Use pulseIn()  */
    
    
       unsigned long/ t1,t2;
       int T = 0;
      
       void setup()
     {
        Serial.begin (9600);
        pinMode(A0, INPUT);
     }
       
     void loop()
     {
       delay(100);
       t1 = pulseIn( A0, HIGH );
       delay(1000);
       t2 = pulseIn( A0 ,LOW );
       
       
      Serial.print (" Time = " ); Serial.print ( T ); Serial.print (" mins " );
      Serial.print  (" t1 = "); Serial.print (t1); Serial.print ( ",  usec");
      Serial.print  (" t2 = "); Serial.print (t2); Serial.print ( ",  usec");

      Serial.println ("");
      delay(600000UL);
      T=T+10;

     }     

 What I'm doing here is to look for a HIGH, and then time it. Wait for a second ( that could be a mistake!)
 and then count the length of the LOW. The 1 sec delay is only to settle things down. I'm making the assumption that
the speed doesnt change significantly in 1 sec.

The results I got:

TIME (min)   HIGH    LOW (all in usec)
0                 -   -
10           6018     8647
20           3471       5953
30           2731       10489
40   3458   5496
50   4088   7469
60   5093   25764
70   3158   6864
80   4652   4252
90   7   8326
100   3723   5627
110   3204   3976
120   4010   8739
130   5338   4981
190   1   10207

Then I get some funny ones

230   5211   1   usec
330   4   2
500   1   4

Clearly this is telling me something.....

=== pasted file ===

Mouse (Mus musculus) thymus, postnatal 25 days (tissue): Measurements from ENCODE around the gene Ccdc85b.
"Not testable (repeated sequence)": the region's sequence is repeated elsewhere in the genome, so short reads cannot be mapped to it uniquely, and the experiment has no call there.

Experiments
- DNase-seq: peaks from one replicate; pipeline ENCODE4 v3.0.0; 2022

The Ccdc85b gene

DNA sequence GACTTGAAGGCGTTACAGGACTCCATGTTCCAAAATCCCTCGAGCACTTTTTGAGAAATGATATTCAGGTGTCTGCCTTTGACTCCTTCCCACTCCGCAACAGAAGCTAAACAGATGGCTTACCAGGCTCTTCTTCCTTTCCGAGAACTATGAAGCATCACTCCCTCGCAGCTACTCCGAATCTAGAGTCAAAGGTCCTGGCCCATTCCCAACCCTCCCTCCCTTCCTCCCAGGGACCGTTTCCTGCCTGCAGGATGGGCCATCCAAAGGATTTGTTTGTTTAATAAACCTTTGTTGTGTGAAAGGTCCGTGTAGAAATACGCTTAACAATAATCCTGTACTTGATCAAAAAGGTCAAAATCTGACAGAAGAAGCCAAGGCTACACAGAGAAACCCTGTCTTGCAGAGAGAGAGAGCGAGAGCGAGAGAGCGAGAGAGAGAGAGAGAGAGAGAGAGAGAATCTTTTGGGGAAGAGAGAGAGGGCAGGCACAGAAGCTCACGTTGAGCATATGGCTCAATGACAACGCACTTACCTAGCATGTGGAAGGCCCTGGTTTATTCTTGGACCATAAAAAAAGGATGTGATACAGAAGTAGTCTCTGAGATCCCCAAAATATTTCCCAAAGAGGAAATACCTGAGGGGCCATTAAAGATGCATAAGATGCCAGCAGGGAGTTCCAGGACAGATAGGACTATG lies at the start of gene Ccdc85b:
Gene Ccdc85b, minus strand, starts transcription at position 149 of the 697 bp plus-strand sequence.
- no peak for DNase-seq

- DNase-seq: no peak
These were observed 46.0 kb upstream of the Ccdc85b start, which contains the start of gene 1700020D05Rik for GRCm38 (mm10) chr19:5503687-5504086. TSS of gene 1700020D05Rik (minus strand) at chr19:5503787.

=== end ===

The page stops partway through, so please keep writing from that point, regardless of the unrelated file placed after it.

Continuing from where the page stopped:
Can anyone see the deliberate mistake?
( I need to read Nick's stuff. )

bruce
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I was going to use interrupts, but thought there was a problem since it wont allow incrementing millis()

Yes but in each interrupt millis() has a chance to increment since the last one. As does micros().

Please edit your post, select the code, and put it between [code] ... [/code] tags.

You can do that by hitting the # button above the posting area.
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You should do as little as possible in an interrupt.  Here is what I was talking about in (untested) code:

Code:
volatile unsigned long pulses = 0;

void setup()
{
  Serial.begin(9600);
  pinMode(2,INPUT);
  attachInterrupt(0,"pulseCounter",RISING);
}

void pulseCounter()
{
  pulses++;
}

void loop()
{
  static unsigned long tick = 0;
  unsigned long mil = millis();
  float pps;
  float interval;

  if(tick <= mil)
  {
    interval = (mil-tick) / 1000;
    tick = mil + 1000;

    pps = interval / (float)pulses;
    pulses = 0;

    Serial.print("Pulses per second: ");
    Serial.println(pps,4);
  }
}

The interrupt purely counts the pulses, and nothing else.  No calculating, no timing, nothing - just count the pulses.

The main loop deals with the timing, and the calculation of the number of pulses per second.

You could do the interrupt/pulse counting using pure hardware if you wanted more accuracy and lower latency, by feeding the pulses in to the input pin of a timer, then using that to count the pulses - the rest is the same, except you're reading and resetting a timer's count value instead of a pulses variable.
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You should do as little as possible in an interrupt. 

Whilst I agree with that in principle, doing sufficient to make your application work is OK. For example, recording micros() value in a variable.

A quick test shows that a call to micros() takes 3.5625 uS. A call to millis() takes 1.9375 uS.

micros() does more as you can see. It reads the current count in Timer 0, plus the accumulated number of milliseconds and adds them together.